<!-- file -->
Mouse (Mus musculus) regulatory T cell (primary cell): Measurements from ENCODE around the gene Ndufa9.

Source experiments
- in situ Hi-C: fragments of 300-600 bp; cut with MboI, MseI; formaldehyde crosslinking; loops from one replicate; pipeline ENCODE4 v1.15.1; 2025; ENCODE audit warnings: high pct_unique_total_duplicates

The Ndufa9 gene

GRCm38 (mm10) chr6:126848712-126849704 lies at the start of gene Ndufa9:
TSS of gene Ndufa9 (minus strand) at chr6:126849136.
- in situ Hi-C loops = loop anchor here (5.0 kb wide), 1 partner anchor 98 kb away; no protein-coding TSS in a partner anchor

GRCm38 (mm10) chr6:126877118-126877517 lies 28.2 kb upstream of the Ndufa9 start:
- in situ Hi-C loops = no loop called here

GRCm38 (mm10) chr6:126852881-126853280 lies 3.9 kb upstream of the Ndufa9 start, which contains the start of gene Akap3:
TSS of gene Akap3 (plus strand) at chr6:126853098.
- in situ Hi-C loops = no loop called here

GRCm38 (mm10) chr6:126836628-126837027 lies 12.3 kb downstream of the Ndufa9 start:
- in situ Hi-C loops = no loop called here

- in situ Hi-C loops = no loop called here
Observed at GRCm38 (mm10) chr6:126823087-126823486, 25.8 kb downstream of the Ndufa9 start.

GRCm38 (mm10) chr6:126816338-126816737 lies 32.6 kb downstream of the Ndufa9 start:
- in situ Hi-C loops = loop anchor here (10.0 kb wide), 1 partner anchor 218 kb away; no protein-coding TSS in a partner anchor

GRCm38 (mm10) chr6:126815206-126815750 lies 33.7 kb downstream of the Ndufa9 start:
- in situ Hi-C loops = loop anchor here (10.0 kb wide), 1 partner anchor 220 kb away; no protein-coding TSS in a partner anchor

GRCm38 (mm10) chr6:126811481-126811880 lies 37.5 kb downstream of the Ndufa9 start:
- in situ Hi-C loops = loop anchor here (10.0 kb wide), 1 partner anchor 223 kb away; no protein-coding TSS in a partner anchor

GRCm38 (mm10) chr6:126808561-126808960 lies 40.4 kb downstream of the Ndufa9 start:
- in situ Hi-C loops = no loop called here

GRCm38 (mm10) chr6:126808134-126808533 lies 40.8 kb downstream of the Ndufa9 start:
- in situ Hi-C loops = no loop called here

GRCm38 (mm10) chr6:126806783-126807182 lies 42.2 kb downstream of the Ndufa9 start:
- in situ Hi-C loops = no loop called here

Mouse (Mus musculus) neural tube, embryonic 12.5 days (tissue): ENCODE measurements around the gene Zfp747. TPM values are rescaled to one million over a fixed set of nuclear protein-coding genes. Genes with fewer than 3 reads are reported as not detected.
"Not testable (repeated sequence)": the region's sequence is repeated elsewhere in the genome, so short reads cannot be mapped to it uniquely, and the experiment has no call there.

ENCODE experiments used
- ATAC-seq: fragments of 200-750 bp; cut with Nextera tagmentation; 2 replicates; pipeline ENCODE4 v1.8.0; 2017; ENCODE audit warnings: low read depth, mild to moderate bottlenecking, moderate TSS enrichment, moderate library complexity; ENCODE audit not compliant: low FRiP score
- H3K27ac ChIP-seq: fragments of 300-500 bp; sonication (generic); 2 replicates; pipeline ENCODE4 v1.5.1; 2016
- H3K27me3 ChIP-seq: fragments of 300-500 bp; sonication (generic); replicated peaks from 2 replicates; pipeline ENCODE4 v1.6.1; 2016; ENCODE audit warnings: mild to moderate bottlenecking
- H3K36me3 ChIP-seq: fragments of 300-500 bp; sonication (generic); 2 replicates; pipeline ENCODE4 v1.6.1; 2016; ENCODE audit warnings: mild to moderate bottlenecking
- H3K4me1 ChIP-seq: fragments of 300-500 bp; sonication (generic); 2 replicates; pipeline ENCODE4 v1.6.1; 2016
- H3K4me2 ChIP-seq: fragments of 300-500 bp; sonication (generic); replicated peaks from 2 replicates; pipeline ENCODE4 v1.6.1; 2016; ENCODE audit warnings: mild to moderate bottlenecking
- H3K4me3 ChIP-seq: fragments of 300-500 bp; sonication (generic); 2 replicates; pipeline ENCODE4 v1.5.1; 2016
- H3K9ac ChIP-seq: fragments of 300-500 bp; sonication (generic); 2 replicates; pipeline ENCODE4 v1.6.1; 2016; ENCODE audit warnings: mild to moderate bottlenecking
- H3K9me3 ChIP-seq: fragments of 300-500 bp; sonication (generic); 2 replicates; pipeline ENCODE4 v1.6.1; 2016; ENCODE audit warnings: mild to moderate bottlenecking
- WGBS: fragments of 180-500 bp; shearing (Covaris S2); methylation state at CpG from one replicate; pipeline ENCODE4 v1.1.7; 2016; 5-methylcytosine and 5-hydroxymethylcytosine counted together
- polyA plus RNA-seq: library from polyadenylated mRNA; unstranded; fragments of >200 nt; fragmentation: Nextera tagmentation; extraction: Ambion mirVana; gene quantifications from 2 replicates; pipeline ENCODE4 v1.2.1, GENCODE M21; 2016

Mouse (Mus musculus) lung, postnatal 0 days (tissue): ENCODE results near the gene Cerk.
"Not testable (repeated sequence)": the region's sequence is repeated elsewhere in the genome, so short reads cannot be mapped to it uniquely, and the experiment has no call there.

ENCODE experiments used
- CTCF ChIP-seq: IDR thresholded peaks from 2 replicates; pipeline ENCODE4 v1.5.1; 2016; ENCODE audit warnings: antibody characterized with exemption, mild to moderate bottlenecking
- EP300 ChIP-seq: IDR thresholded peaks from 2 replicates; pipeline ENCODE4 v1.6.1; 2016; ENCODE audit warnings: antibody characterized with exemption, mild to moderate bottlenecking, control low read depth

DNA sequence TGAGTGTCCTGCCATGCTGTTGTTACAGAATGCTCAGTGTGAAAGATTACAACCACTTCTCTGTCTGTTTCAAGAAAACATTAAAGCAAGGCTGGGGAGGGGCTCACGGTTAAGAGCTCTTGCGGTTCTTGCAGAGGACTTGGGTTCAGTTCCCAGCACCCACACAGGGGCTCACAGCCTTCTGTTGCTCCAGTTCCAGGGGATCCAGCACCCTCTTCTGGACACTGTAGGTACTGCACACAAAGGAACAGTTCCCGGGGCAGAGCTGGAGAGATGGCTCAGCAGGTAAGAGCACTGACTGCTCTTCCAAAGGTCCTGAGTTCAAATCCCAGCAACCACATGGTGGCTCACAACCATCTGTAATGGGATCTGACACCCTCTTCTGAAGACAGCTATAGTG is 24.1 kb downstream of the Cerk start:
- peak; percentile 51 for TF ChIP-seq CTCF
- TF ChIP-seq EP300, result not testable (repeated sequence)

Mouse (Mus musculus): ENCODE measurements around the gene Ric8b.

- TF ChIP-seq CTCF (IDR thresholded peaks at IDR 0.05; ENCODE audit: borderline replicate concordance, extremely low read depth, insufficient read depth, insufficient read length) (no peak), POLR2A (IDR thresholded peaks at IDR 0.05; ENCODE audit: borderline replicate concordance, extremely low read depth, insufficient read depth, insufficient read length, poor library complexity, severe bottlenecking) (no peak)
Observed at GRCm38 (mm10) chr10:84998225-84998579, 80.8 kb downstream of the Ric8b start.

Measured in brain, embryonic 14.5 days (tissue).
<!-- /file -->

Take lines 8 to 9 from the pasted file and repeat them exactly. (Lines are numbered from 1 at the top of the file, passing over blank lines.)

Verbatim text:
GRCm38 (mm10) chr6:126877118-126877517 lies 28.2 kb upstream of the Ndufa9 start:
- in situ Hi-C loops = no loop called here